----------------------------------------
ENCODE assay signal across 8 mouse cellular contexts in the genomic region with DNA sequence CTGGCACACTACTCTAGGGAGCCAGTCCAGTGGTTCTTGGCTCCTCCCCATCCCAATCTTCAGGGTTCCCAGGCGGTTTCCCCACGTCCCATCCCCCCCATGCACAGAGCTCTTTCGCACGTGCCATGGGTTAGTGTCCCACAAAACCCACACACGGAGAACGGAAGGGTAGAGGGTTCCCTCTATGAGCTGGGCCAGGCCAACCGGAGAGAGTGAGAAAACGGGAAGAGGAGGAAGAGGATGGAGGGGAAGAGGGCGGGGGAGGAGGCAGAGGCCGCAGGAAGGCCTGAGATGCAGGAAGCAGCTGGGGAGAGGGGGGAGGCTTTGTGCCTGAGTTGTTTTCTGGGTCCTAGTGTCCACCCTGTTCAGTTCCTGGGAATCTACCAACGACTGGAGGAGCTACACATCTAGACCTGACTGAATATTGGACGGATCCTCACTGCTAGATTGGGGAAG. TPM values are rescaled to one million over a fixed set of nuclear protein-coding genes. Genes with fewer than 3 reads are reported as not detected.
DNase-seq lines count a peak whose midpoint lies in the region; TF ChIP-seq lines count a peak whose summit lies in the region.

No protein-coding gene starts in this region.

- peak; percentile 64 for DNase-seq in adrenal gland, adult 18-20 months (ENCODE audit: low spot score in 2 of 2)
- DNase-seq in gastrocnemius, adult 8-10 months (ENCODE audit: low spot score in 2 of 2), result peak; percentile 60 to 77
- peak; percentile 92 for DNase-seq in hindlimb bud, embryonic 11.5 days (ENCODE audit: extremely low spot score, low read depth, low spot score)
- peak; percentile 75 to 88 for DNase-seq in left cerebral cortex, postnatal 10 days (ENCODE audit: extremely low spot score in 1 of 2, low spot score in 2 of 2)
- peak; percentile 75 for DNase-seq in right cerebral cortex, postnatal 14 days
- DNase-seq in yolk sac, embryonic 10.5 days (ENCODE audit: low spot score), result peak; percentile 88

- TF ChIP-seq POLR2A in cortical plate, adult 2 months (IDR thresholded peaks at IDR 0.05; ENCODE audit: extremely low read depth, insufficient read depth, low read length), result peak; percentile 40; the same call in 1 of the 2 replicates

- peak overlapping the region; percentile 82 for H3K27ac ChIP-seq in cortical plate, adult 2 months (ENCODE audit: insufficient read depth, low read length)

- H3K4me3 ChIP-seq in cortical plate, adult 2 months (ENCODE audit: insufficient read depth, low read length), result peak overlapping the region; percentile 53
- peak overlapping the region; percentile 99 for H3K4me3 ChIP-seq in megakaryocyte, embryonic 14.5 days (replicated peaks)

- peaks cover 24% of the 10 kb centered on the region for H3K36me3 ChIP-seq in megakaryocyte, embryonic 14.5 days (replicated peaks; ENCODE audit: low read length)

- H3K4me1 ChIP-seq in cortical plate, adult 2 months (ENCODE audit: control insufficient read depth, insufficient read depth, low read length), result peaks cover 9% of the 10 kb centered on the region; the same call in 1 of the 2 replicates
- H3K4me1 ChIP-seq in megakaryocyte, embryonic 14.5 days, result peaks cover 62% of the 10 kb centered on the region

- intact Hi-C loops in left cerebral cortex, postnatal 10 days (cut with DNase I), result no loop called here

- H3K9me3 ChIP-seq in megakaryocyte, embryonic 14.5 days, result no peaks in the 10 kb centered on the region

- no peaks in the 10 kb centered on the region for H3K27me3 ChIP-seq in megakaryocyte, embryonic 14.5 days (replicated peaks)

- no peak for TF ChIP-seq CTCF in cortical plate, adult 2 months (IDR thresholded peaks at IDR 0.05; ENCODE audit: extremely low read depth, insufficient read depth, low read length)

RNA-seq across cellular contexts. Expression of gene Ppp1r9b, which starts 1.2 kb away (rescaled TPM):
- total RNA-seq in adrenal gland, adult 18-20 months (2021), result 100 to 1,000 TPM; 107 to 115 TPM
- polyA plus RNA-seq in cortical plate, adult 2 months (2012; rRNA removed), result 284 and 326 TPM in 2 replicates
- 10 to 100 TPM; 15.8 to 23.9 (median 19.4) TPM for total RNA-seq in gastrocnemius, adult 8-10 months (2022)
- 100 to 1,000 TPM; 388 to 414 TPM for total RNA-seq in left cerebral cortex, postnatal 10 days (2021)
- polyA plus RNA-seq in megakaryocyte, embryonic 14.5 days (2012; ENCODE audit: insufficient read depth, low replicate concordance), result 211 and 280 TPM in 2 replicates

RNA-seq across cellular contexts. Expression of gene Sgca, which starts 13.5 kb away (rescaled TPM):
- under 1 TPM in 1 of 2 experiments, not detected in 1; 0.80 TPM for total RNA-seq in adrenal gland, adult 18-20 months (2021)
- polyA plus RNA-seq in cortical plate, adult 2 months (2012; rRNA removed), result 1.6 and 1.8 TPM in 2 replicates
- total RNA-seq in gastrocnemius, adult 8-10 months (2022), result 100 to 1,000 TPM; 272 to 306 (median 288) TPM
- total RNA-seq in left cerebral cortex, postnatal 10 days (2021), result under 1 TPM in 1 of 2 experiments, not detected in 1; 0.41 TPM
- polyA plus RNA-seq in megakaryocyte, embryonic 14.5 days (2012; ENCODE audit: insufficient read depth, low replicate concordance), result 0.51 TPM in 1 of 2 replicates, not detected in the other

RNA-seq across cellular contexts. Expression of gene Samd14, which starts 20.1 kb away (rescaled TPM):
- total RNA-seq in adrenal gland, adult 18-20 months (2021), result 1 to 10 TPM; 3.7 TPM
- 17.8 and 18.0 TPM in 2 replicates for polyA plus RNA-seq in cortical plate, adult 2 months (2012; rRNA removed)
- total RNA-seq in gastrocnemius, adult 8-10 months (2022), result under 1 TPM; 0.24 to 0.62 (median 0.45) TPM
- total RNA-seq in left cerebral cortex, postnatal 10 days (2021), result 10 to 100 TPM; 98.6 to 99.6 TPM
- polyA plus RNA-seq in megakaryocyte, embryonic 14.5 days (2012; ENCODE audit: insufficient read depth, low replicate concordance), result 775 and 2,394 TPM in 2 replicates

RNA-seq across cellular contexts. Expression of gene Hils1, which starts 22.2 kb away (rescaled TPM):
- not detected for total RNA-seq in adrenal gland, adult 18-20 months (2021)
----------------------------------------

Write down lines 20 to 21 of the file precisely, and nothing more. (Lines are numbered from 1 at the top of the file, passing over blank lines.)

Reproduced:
- no peak for TF ChIP-seq CTCF in cortical plate, adult 2 months (IDR thresholded peaks at IDR 0.05; ENCODE audit: extremely low read depth, insufficient read depth, low read length)

RNA-seq across cellular contexts. Expression of gene Ppp1r9b, which starts 1.2 kb away (rescaled TPM):